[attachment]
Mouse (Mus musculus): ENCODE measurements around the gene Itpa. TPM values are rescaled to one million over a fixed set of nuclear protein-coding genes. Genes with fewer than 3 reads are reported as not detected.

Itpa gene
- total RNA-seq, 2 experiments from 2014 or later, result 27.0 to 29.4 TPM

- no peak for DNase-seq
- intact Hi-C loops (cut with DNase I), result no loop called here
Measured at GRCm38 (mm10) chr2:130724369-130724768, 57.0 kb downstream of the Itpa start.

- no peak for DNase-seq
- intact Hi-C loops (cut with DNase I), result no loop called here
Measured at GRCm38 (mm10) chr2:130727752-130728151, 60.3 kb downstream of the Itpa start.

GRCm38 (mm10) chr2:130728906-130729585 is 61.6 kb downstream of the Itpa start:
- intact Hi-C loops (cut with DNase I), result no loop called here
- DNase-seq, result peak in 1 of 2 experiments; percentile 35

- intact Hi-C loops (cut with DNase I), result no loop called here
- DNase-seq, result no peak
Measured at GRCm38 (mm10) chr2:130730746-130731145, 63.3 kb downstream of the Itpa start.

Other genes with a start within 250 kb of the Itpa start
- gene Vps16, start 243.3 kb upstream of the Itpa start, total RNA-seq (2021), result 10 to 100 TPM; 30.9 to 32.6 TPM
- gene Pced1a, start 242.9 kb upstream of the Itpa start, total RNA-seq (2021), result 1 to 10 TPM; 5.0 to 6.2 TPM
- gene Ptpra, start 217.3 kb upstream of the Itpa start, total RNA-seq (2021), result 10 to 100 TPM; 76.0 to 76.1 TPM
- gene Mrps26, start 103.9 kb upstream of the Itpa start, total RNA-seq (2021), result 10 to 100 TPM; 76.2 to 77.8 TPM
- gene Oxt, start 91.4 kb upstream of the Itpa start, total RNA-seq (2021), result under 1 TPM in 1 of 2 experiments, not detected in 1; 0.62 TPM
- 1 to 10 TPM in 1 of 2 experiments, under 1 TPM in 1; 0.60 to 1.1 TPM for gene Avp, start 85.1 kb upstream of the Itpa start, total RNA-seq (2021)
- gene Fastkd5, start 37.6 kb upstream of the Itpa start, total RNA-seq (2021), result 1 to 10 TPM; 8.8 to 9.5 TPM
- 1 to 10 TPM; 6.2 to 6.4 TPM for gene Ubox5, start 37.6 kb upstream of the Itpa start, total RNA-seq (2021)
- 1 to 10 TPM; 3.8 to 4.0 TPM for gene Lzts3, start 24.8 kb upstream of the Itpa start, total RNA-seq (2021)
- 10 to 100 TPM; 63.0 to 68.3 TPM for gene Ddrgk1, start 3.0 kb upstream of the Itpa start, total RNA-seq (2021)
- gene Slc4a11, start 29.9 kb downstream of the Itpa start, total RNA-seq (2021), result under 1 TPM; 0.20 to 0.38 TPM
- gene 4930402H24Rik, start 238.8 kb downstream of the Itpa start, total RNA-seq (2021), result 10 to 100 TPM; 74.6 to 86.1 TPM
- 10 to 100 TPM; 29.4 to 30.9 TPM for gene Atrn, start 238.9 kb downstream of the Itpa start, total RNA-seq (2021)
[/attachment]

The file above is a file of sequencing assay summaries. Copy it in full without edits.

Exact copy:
Mouse (Mus musculus): ENCODE measurements around the gene Itpa. TPM values are rescaled to one million over a fixed set of nuclear protein-coding genes. Genes with fewer than 3 reads are reported as not detected.

Itpa gene
- total RNA-seq, 2 experiments from 2014 or later, result 27.0 to 29.4 TPM

- no peak for DNase-seq
- intact Hi-C loops (cut with DNase I), result no loop called here
Measured at GRCm38 (mm10) chr2:130724369-130724768, 57.0 kb downstream of the Itpa start.

- no peak for DNase-seq
- intact Hi-C loops (cut with DNase I), result no loop called here
Measured at GRCm38 (mm10) chr2:130727752-130728151, 60.3 kb downstream of the Itpa start.

GRCm38 (mm10) chr2:130728906-130729585 is 61.6 kb downstream of the Itpa start:
- intact Hi-C loops (cut with DNase I), result no loop called here
- DNase-seq, result peak in 1 of 2 experiments; percentile 35

- intact Hi-C loops (cut with DNase I), result no loop called here
- DNase-seq, result no peak
Measured at GRCm38 (mm10) chr2:130730746-130731145, 63.3 kb downstream of the Itpa start.

Other genes with a start within 250 kb of the Itpa start
- gene Vps16, start 243.3 kb upstream of the Itpa start, total RNA-seq (2021), result 10 to 100 TPM; 30.9 to 32.6 TPM
- gene Pced1a, start 242.9 kb upstream of the Itpa start, total RNA-seq (2021), result 1 to 10 TPM; 5.0 to 6.2 TPM
- gene Ptpra, start 217.3 kb upstream of the Itpa start, total RNA-seq (2021), result 10 to 100 TPM; 76.0 to 76.1 TPM
- gene Mrps26, start 103.9 kb upstream of the Itpa start, total RNA-seq (2021), result 10 to 100 TPM; 76.2 to 77.8 TPM
- gene Oxt, start 91.4 kb upstream of the Itpa start, total RNA-seq (2021), result under 1 TPM in 1 of 2 experiments, not detected in 1; 0.62 TPM
- 1 to 10 TPM in 1 of 2 experiments, under 1 TPM in 1; 0.60 to 1.1 TPM for gene Avp, start 85.1 kb upstream of the Itpa start, total RNA-seq (2021)
- gene Fastkd5, start 37.6 kb upstream of the Itpa start, total RNA-seq (2021), result 1 to 10 TPM; 8.8 to 9.5 TPM
- 1 to 10 TPM; 6.2 to 6.4 TPM for gene Ubox5, start 37.6 kb upstream of the Itpa start, total RNA-seq (2021)
- 1 to 10 TPM; 3.8 to 4.0 TPM for gene Lzts3, start 24.8 kb upstream of the Itpa start, total RNA-seq (2021)
- 10 to 100 TPM; 63.0 to 68.3 TPM for gene Ddrgk1, start 3.0 kb upstream of the Itpa start, total RNA-seq (2021)
- gene Slc4a11, start 29.9 kb downstream of the Itpa start, total RNA-seq (2021), result under 1 TPM; 0.20 to 0.38 TPM
- gene 4930402H24Rik, start 238.8 kb downstream of the Itpa start, total RNA-seq (2021), result 10 to 100 TPM; 74.6 to 86.1 TPM
- 10 to 100 TPM; 29.4 to 30.9 TPM for gene Atrn, start 238.9 kb downstream of the Itpa start, total RNA-seq (2021)